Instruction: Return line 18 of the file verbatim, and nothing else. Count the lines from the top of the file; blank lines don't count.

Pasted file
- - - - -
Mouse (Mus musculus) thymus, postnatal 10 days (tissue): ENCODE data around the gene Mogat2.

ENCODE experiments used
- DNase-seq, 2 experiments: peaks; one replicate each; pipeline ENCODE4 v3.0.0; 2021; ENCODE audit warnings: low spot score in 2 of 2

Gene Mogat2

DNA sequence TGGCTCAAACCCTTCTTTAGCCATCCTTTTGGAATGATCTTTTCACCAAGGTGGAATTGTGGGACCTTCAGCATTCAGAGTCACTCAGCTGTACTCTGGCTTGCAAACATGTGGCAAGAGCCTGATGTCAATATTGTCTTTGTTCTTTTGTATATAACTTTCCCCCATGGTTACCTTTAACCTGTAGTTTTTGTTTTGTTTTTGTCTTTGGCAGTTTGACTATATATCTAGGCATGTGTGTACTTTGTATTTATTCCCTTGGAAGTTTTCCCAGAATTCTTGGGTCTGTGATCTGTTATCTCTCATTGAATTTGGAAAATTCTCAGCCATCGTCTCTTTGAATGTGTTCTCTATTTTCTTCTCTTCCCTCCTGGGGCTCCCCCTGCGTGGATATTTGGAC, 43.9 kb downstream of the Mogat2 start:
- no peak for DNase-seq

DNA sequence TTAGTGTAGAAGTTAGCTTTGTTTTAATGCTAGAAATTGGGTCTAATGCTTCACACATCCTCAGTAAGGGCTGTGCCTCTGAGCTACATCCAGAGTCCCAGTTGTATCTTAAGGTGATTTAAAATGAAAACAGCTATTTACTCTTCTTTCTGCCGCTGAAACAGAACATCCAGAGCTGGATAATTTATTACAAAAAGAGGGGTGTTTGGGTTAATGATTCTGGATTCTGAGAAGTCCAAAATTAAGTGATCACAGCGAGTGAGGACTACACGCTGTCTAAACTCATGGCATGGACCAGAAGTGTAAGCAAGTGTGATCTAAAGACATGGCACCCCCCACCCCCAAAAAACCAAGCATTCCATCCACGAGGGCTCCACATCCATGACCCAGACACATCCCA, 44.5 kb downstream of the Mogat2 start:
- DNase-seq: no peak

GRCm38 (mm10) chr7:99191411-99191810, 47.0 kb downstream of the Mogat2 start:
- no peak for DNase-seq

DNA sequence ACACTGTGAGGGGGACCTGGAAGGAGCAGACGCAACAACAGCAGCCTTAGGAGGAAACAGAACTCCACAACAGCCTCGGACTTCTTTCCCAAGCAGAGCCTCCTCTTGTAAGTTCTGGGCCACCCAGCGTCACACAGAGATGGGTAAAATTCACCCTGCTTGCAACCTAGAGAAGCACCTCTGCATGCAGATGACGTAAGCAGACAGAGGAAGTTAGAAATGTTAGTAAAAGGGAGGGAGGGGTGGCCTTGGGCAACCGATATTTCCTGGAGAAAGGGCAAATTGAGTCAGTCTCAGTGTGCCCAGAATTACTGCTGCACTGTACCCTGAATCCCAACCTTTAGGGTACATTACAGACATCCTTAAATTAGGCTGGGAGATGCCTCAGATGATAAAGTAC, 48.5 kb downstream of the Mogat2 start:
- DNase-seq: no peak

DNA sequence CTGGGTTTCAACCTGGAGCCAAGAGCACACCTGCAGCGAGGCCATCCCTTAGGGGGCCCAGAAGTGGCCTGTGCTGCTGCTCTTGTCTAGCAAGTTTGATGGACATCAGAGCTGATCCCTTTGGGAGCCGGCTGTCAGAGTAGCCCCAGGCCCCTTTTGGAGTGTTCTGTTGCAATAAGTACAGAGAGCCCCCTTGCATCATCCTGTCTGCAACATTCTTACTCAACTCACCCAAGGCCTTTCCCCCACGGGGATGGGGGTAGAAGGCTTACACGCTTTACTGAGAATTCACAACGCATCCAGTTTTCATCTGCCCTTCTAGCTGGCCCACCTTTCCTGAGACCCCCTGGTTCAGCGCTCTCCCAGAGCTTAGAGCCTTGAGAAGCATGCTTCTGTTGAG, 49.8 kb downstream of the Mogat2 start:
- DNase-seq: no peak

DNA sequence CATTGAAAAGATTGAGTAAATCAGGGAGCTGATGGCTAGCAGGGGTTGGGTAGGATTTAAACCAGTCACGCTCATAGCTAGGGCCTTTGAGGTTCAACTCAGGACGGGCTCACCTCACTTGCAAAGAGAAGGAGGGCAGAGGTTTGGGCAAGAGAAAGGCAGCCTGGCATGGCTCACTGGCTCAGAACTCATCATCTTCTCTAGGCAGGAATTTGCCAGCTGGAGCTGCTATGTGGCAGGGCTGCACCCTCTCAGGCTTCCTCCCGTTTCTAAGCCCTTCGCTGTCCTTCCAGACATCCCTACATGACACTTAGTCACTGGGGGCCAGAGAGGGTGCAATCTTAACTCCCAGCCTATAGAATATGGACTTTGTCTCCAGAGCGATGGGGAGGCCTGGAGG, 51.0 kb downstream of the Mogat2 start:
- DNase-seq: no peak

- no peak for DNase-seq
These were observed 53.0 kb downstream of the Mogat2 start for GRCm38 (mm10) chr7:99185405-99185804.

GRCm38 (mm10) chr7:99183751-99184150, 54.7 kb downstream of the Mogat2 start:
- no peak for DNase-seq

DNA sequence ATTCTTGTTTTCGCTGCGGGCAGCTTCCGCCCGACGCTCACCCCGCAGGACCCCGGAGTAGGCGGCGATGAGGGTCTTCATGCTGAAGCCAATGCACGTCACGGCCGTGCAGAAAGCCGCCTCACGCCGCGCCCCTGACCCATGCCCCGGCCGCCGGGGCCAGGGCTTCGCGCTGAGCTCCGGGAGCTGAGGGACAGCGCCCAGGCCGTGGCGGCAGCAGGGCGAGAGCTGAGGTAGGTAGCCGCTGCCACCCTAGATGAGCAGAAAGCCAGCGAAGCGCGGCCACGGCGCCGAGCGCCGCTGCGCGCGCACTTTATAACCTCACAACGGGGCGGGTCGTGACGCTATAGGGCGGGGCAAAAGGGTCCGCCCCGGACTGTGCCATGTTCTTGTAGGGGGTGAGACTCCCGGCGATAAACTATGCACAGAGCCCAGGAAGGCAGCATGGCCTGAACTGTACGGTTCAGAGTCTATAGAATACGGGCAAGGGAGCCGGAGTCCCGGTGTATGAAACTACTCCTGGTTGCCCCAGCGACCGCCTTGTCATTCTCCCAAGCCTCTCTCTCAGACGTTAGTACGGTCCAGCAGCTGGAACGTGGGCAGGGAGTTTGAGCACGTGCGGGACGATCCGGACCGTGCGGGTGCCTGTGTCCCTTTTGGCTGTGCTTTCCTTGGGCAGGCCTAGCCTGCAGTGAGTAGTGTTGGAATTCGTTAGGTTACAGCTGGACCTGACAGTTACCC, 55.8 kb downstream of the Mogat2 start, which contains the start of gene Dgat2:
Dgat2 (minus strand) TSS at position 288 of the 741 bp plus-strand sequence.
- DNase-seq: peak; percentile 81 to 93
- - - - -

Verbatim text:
These were observed 53.0 kb downstream of the Mogat2 start for GRCm38 (mm10) chr7:99185405-99185804.